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Lecture Notes 4/6/2015
Note Taker: Christopher Kan
A road map to the Denovo-Assembly of the Banana Slug Genome
Denovo VS. Reference Genome
Scaffolds and Contigs
○ You sum the size of the scaffolds or contigs until you reach 1/2 the linear length of a genome. The size of the last constituent part of the N50. It’s a way to obtain a median-esque measure of assembly quality
Definition: Kmer - Short unique element of DNA of a certain length n
A priori knowledge of a genome
§ Some have low variation and high synteny - Birds
§ It took me a long time to understand how this works these two video helped me: Link
~ Need to wash with low concentration to ensure most cells only have one molocule
~ Random. This property used to error correct
~ Molocule held by molocule that clips off one nucleotide at a time - exonuclease
~ Measure the charge at the nanopore. * OR sequence the molocule as it goes through as its held with an helicase * Some systematic errors - Harder to correct * Can use a hair pin to run both side of DNA so its effectiely paired * No restriction on size hypothetically
Issues with 3rd Gen
Note Taker: Gepoliano Chaves
LECTURE: ROADMAP TO THE DE NOVO ASSEMBLY OF THE BANANA SLUG GENOME
Guest lecturer: Stefan Prost
Lecturer contact: email@example.com
OVERVIEW TOPICS • A priori information about the genome • Sequencing strategies and platforms • Sequencing libraries • Raw data processing and Quality assessment • Assembly Strategies and Tools • Assembly quality assessment • Further Improvement of the Assembly • What is a finished Assembly? • (There’s no finished assembly) • Downstream processing
There are two approaches to assembly genomic reads, de novo genome assembly and reference-based assembly.
De novo Assembly
No previous genome to map the sequencing reads with Sequence reads are clustered in Sequence contigs (one read after the other), no gaps Scaffolds groups different contigs Repeat reads are difficult to resolve: reads One contiguous read, but there must be gaps. N50 – thousands of scaffolds: rank the contigs by similarity N50 – is a king of median of the contigs length
Kmer = short, unique element of DNA sequence of length n A commonly used platform to get sequencing data is the Illumina’s HiSeq; This platform allows kmers as big as 100 bp Reads are then mapped back to genome
GENERAL INFORMATION ABOUT GENOME ASSEMBLY
As of a start point, 4 topics should be in our minds for the assembly:
Information from other genomes
Sanger Sequencing, based on the dideoxynucleotide chain termination is considered to be the first generation sequencing technology. Dideoxynucleotides are chain-elongation inhibitors of DNA polymerase. Positive features of this technology is its good accuracy and read length.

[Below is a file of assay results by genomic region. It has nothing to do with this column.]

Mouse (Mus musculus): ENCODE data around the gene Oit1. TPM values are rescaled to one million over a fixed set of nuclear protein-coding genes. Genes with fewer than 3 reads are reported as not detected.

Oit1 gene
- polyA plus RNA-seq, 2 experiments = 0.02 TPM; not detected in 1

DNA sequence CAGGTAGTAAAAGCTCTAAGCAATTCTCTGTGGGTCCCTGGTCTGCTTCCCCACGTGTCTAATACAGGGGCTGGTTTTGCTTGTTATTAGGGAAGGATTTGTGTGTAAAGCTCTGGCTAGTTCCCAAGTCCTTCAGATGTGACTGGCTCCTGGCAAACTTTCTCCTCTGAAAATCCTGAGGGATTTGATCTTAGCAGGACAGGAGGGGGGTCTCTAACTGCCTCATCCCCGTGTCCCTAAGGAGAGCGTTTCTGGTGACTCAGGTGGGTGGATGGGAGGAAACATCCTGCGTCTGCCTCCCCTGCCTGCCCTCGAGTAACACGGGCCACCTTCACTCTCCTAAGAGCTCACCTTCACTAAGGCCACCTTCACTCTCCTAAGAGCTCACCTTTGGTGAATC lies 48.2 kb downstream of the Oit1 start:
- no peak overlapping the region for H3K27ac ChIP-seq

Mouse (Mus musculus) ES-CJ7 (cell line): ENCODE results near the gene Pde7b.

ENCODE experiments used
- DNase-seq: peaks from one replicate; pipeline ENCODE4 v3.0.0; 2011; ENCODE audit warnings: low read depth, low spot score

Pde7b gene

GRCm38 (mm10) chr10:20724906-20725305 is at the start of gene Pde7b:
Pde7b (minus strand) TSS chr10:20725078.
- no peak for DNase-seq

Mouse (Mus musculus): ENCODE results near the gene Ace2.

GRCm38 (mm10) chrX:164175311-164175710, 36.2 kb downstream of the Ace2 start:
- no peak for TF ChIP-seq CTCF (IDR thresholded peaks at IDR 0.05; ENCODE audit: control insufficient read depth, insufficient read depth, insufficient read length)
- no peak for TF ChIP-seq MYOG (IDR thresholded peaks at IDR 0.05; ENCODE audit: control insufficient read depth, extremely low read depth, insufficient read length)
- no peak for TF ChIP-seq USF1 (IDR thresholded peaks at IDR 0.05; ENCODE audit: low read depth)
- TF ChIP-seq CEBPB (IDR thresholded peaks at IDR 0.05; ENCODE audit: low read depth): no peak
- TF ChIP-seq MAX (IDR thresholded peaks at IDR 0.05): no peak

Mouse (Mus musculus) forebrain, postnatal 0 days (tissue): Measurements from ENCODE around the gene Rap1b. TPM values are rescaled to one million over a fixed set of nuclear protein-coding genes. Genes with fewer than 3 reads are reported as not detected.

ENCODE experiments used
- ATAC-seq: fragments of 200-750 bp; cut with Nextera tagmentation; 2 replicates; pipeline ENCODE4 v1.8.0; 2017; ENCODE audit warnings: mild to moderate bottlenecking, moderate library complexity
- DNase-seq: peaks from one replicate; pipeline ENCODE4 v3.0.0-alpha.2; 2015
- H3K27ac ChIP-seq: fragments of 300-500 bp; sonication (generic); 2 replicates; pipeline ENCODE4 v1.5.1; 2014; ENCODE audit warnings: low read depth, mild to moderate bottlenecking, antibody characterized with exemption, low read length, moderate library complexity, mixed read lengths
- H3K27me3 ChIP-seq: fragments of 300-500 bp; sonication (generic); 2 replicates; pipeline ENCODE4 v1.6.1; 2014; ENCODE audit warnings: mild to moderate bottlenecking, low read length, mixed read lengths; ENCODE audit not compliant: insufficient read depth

Second Generation (PCR needed)
Illumina’s MiSeq and HiSeq are cheap platfroms to sequence DNA. Slugs’ data was collected using Illumina’s platform for this course. Roche 454 is an expensive platform, however slugs have some data originally sequenced on it. LIFE sciences manufactured IONtorrent and IONproton (cheaper than 454). ABI’s SOLiD (hybridization array approach) system was also used sequencing slugs’ genome.
Third Generation (Single Molecule Sequencing)
Most commonly used platforms: Helicos Biosciences: Heliscope Pacific Biosciences : PacBio RS II (PacBio is useless, no AT, GC bias, problems with scafolding) Microbial genome - Oxford Nanopore: MinION & GridION (error rate ~ 15%) Illumina may be used to error-correct PacBio reads, but Illumna has GC bias, computationally expensive
ILLUMINA SEQUENCING Different 3’ and 5’ end adapters – fragments are flanked by the adapters Hybridization in the flowcell (array) Bridge amplification – proximity and PCR amplification allows the fragment to be amplified. Metzker 2010 A washing step takes out one of the two types Same cluster: same sequence, sequencing primer Four nucleotides are labeled, all 4 in the same reaction, different 4 calors for each nucleotide Incorporation by polymerase – light release with colors Same clusters – signal CDC camera catches the color. The process continues until ~100 bp $1000 for a flowcell MinION – 400bp 1 lane
PACBIO Imagine a plate with small wells. In this technology, the objective is to make a polymerase stick to the well (Eid et al., 2009). This can be imagined as something like ELISA but with only one exactly DNA and polymerase per well. PACBIO is a Real Time sequencing technology, allowing the time it takes to incorporate the base, a measure to infer information about heterochromatin and quadruplex structures. This technology allows long reads. Howver indels are the main mismatch that happens in PacBio.
This is a technology that has been around for 15 years now. It involves a membrane with a nanopore, formed with a protein called alfa-hemolysin. DNA molecule goes throught the pore using a salt gradient concentration that allows the guidance of a single stranded DNA molecule. the guidance of DNA to the pore leads the DNA molecule to the exonuclease activity coupled to the hemolysin in the nanopore. Nucleotide is cut out by the exonuclease and the charge changes in a side of the membrane surface. Based on nucleotide charge change, the unique nucleotide that matches that change is inferred to be in the sequence.